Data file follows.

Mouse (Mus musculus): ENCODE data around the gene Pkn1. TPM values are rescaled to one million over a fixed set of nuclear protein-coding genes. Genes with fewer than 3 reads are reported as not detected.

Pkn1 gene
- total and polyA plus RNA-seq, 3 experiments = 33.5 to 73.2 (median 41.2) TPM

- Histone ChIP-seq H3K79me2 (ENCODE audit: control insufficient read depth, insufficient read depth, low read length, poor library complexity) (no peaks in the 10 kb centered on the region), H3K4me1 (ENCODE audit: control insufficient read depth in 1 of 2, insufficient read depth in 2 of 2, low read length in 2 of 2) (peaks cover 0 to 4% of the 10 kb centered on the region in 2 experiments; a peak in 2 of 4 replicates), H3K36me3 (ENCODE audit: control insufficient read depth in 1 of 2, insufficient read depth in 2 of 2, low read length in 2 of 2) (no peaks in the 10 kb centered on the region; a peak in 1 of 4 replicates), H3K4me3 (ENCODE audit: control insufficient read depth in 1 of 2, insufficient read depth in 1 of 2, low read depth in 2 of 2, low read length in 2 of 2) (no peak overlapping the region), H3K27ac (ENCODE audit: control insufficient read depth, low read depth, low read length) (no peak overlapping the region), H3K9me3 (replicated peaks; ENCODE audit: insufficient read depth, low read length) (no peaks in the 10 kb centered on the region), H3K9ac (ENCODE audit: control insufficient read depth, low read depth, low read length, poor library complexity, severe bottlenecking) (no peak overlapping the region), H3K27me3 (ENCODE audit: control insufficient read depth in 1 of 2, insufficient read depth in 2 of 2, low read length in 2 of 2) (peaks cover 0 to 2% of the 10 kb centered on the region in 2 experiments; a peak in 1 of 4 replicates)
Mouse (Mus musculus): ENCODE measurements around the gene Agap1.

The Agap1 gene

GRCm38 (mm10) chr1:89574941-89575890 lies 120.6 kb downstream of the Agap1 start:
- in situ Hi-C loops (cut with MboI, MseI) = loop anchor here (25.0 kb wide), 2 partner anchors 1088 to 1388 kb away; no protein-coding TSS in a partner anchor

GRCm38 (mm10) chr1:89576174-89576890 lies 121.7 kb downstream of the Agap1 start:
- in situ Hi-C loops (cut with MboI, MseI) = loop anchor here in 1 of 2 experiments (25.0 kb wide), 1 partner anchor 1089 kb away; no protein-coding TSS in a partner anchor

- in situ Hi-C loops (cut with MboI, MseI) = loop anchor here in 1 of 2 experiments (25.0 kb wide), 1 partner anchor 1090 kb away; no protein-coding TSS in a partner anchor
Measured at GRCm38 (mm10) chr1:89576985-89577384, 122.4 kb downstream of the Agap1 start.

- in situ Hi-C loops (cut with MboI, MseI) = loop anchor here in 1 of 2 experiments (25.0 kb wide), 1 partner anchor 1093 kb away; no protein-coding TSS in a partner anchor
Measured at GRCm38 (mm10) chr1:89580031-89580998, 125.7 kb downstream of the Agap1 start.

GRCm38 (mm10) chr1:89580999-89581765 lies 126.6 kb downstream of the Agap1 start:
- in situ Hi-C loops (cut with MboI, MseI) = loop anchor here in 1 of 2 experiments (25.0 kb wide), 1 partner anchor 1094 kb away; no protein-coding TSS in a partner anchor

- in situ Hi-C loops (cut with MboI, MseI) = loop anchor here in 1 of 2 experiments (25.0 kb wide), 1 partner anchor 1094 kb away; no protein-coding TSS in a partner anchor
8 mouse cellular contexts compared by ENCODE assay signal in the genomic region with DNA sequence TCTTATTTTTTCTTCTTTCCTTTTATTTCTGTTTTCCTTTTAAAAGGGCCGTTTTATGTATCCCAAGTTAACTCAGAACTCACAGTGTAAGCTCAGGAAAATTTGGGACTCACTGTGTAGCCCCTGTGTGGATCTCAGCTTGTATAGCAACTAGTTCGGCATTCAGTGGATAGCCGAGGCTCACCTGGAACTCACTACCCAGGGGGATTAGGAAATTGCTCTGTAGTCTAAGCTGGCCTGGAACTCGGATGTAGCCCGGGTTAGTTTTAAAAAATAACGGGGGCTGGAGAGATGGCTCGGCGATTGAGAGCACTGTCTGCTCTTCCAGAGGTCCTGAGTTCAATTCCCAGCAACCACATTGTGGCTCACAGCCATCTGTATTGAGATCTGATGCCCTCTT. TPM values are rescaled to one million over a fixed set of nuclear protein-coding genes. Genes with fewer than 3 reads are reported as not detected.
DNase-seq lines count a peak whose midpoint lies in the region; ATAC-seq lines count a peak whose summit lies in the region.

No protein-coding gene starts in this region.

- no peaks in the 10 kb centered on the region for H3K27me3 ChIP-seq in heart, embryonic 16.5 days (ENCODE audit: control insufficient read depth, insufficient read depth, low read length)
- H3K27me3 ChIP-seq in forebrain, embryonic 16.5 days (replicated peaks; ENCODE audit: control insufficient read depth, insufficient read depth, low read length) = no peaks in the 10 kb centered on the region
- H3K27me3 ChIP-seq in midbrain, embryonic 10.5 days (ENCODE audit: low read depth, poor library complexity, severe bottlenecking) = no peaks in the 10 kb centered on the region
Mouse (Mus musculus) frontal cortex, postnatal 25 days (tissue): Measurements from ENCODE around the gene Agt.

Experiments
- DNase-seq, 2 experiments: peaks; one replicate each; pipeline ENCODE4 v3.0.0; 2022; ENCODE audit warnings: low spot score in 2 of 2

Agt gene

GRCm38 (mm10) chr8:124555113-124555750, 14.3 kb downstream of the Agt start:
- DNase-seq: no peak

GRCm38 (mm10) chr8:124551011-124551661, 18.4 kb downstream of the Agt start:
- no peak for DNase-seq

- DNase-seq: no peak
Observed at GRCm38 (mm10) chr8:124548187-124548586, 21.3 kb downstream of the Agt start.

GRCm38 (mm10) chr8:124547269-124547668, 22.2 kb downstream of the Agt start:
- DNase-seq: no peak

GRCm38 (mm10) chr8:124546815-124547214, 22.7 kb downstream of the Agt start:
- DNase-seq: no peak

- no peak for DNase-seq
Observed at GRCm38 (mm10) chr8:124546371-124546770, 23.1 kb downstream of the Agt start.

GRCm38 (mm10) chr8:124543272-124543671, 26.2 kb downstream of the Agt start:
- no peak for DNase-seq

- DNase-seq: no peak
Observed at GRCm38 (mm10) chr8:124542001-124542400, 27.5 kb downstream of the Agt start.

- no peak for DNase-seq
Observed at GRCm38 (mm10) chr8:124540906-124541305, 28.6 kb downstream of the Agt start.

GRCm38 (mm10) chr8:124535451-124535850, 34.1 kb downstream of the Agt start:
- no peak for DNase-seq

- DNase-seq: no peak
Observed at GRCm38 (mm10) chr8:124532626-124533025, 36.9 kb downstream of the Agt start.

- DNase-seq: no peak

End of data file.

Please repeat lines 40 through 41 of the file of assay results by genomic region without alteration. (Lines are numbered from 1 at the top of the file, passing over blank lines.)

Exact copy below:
GRCm38 (mm10) chr8:124543272-124543671, 26.2 kb downstream of the Agt start:
- no peak for DNase-seq